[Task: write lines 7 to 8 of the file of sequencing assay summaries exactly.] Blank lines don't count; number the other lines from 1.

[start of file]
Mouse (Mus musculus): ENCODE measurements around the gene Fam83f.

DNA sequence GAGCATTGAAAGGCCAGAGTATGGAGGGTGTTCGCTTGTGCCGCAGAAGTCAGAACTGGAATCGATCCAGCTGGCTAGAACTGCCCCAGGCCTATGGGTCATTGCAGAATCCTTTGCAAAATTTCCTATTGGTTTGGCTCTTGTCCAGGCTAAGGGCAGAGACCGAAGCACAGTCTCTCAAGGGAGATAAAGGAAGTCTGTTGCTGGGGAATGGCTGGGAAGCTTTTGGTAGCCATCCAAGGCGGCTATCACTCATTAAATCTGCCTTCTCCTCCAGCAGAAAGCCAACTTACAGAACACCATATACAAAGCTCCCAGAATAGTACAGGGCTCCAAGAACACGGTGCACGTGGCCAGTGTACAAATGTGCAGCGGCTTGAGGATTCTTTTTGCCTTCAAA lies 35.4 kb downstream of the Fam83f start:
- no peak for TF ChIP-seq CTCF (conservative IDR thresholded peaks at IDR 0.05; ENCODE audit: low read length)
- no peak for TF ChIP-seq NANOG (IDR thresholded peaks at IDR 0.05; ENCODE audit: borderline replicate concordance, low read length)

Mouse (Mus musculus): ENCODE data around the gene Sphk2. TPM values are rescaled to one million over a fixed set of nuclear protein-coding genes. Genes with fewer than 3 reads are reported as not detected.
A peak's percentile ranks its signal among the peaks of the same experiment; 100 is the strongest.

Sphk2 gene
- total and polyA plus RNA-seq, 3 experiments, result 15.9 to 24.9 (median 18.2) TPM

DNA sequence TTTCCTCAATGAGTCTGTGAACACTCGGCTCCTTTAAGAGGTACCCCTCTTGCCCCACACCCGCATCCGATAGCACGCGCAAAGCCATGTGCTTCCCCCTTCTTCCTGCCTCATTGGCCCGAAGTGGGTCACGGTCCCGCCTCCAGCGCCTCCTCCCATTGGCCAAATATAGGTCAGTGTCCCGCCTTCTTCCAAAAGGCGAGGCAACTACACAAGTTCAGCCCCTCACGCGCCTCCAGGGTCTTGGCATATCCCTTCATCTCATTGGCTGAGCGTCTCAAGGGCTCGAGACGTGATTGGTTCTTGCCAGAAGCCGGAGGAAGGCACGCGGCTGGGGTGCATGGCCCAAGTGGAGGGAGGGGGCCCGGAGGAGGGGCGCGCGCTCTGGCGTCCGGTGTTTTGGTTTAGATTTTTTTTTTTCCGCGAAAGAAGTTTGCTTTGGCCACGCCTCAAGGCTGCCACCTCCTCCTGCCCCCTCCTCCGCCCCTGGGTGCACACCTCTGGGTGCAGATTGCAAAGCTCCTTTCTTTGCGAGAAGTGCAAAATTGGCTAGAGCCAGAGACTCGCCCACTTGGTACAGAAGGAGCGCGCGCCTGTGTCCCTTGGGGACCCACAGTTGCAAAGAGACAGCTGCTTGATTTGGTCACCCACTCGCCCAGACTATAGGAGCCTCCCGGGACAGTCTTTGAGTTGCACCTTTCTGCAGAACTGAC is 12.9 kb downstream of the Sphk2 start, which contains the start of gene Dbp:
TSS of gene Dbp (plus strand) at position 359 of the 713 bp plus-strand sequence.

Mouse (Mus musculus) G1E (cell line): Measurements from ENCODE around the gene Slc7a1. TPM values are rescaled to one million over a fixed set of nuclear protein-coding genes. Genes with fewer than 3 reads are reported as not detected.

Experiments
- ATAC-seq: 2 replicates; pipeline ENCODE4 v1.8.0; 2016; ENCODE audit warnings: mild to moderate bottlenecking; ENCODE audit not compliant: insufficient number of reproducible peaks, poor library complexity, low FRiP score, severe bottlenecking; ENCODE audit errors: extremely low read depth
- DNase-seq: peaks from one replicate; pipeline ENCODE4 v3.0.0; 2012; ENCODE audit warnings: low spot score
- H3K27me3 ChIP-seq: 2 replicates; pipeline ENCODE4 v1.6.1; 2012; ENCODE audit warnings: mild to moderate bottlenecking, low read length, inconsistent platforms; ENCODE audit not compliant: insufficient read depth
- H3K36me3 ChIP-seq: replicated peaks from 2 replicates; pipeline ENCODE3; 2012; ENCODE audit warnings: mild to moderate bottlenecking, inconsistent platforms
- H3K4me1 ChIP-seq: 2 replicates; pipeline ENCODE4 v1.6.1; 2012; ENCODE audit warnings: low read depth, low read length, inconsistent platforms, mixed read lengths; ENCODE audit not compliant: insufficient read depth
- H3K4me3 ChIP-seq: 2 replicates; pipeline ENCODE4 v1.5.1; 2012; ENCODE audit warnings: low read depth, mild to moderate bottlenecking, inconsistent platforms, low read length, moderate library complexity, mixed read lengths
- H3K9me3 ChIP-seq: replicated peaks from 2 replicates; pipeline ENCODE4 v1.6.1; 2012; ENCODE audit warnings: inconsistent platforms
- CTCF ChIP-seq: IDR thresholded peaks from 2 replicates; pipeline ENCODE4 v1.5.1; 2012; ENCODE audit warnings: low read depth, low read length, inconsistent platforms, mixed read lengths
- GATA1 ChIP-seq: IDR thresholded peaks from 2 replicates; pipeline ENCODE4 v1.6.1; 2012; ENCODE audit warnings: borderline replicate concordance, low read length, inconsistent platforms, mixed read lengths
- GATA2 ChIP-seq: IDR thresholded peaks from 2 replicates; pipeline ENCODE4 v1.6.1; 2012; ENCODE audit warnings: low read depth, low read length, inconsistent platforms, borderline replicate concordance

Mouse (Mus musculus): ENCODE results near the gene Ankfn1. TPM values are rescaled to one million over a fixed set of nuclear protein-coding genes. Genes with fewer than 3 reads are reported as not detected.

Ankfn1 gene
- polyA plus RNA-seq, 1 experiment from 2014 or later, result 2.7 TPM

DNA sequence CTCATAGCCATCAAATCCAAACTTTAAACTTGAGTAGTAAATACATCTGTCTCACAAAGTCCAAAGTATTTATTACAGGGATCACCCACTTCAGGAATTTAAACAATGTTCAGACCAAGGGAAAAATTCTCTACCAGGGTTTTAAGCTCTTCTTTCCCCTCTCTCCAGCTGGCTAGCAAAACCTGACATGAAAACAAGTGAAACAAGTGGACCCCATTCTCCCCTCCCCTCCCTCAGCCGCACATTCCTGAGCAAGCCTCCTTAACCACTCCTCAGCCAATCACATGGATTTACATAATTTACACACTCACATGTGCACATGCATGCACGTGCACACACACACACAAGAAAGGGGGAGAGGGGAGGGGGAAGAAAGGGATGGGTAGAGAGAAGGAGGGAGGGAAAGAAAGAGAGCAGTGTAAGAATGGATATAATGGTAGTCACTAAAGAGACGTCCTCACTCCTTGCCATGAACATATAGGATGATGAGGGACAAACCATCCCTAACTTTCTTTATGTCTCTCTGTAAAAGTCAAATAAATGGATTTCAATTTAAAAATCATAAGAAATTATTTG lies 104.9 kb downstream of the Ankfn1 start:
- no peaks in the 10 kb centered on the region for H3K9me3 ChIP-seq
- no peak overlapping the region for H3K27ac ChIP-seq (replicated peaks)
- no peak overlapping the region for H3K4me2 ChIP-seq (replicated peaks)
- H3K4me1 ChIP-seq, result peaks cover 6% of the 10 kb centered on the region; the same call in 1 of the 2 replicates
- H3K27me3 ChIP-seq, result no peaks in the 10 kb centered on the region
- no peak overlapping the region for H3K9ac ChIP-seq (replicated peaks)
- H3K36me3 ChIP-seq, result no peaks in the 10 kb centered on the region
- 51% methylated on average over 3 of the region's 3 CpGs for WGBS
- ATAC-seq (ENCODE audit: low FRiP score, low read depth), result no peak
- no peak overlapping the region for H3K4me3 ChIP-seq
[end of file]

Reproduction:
Sphk2 gene
- total and polyA plus RNA-seq, 3 experiments, result 15.9 to 24.9 (median 18.2) TPM